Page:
So, to find 10 things about him for which I’m thankful isn’t easy. But, it forced me to look at him in another way – between the bad times and find the things that were good. It’s a great lesson for me in being thankful during this month in which so many (including me) are trying to focus on the positive and all of the blessings in our lives.
Well… here goes…
- He created me. Without my father, I wouldn’t exist and for that I am thankful.
- He got me involved in sailing/being near the water. The times I feel most complete as me (not as a mom or anything else) is when I’m near water. There is nothing more calming, reaffirming and inspiring than hearing the sound of waves crashing against the shore. Learning to sail when I was a preteen was an amazing experience and has provided a lifetime of practical knowledge.
- He exposed me to a lifestyle I would not have had the opportunity to experience. Living with my mom, we grew up in poverty. She did the best she could, but free lunches and food stamps were the norm for us. My father married a woman from a wealthy family and with the exposure to that lifestyle, we learned so much about how to behave in that environment. Not that my mom didn’t teach us etiquette, but he provided the opportunity to use it.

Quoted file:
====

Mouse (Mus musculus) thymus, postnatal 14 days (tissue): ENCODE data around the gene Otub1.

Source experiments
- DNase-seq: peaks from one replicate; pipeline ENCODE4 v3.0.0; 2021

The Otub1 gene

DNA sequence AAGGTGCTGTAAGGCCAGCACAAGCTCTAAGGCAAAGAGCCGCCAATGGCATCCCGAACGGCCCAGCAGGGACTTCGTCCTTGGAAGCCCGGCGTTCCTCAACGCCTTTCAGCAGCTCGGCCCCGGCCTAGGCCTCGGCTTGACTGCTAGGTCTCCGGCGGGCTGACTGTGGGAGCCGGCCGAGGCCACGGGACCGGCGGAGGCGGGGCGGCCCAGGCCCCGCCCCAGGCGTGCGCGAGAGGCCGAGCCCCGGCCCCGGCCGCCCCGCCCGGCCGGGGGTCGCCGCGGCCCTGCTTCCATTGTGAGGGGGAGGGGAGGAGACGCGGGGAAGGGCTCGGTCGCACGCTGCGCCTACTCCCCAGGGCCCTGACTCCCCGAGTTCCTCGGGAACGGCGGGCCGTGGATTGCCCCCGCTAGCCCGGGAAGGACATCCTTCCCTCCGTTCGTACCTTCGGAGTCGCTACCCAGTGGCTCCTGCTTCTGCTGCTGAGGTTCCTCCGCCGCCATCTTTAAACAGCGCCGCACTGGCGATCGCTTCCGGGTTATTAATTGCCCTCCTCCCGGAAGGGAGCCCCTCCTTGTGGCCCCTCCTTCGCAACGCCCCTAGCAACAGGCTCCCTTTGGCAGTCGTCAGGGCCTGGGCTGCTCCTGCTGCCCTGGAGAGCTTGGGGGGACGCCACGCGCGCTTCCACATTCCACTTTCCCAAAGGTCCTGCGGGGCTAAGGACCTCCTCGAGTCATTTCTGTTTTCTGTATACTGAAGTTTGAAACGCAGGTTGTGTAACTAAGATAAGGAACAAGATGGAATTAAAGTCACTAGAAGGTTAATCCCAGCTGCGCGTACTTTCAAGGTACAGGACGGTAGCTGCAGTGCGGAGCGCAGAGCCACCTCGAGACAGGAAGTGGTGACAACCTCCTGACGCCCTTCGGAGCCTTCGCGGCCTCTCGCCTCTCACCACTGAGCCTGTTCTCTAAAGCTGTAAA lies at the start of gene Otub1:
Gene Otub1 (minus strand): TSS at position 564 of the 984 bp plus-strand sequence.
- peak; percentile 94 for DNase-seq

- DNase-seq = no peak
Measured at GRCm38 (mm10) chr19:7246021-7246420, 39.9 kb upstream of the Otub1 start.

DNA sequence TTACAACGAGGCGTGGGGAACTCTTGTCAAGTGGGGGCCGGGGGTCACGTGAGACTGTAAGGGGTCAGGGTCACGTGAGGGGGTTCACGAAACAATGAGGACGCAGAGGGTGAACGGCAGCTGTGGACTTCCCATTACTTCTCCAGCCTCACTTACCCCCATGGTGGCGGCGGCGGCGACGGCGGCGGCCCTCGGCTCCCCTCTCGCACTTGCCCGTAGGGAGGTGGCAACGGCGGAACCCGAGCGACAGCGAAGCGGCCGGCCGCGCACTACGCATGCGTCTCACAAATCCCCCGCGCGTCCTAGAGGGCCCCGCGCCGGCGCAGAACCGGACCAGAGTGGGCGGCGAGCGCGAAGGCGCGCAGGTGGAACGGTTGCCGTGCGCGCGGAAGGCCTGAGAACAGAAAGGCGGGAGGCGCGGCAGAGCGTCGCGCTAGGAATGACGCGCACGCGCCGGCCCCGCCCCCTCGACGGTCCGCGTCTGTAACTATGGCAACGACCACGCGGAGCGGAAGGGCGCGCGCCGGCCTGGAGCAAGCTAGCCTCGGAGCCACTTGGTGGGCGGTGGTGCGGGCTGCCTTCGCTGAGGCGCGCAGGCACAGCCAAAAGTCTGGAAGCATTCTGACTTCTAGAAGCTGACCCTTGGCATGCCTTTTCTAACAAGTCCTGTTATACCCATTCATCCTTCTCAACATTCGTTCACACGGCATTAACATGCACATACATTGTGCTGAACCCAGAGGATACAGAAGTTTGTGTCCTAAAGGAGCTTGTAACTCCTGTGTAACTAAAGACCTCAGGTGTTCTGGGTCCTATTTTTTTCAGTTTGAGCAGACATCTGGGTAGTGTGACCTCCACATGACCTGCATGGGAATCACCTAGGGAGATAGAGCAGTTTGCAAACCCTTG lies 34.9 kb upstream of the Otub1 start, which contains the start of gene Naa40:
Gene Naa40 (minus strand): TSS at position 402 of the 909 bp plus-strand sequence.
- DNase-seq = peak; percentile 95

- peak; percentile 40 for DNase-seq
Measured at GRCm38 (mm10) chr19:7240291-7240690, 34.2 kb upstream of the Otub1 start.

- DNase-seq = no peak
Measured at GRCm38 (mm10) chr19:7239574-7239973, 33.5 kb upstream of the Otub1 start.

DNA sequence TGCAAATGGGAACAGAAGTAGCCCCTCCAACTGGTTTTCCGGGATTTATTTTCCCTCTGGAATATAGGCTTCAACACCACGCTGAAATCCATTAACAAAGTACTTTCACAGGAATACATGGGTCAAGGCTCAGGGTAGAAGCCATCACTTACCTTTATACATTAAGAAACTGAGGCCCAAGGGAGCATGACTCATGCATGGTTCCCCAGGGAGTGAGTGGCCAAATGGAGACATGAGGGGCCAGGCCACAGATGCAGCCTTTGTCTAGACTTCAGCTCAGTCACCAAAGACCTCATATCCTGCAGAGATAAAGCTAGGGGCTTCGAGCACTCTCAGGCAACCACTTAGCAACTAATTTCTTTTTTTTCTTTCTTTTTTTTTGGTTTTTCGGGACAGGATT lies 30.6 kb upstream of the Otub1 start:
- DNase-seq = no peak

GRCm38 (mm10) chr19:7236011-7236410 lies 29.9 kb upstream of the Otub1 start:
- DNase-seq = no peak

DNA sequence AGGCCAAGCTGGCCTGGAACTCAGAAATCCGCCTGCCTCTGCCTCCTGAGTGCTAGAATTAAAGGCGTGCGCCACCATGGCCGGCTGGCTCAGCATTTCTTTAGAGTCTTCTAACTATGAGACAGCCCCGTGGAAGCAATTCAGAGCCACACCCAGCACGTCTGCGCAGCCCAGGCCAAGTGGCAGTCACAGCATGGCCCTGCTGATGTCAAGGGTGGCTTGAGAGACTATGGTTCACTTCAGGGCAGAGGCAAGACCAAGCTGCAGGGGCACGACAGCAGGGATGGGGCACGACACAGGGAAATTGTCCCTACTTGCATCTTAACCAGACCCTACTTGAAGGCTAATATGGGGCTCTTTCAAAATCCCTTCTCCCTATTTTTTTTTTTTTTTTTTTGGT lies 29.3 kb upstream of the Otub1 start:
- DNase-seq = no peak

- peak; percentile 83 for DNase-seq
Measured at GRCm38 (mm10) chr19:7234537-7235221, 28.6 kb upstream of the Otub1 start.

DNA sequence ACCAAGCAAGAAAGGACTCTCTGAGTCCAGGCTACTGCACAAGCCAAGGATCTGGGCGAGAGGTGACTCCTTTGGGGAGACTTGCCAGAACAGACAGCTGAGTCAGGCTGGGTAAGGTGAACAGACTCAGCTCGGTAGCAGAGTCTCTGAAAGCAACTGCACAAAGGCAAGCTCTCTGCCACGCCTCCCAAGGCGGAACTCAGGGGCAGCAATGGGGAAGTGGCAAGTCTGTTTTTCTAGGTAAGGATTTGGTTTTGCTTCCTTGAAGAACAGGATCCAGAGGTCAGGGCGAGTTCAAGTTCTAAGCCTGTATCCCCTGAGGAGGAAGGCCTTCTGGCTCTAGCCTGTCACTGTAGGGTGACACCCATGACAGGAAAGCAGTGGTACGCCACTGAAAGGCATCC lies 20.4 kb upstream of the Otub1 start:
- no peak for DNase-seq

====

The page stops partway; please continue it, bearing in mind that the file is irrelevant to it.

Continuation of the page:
- He taught me about animals through his work as a biology professor. I have great memories of sitting in his lab while he was dissecting animals to study. It opened my eyes to how the body works and enabled me to understand the world better. A friend of his was a veterinarian and had so many exotic animals in his house that it was like going to the zoo. Maybe that’s why it doesn’t bother me to have so many pets in my own home and why I’m interested in science.
- He showed me that it’s okay to laugh loudly in public. My father is probably the most boisterous person I know and I’ve been that person also. His laugh echoes wherever he is and he never hesitates to bring others into his jokes. It’s an incredible gift.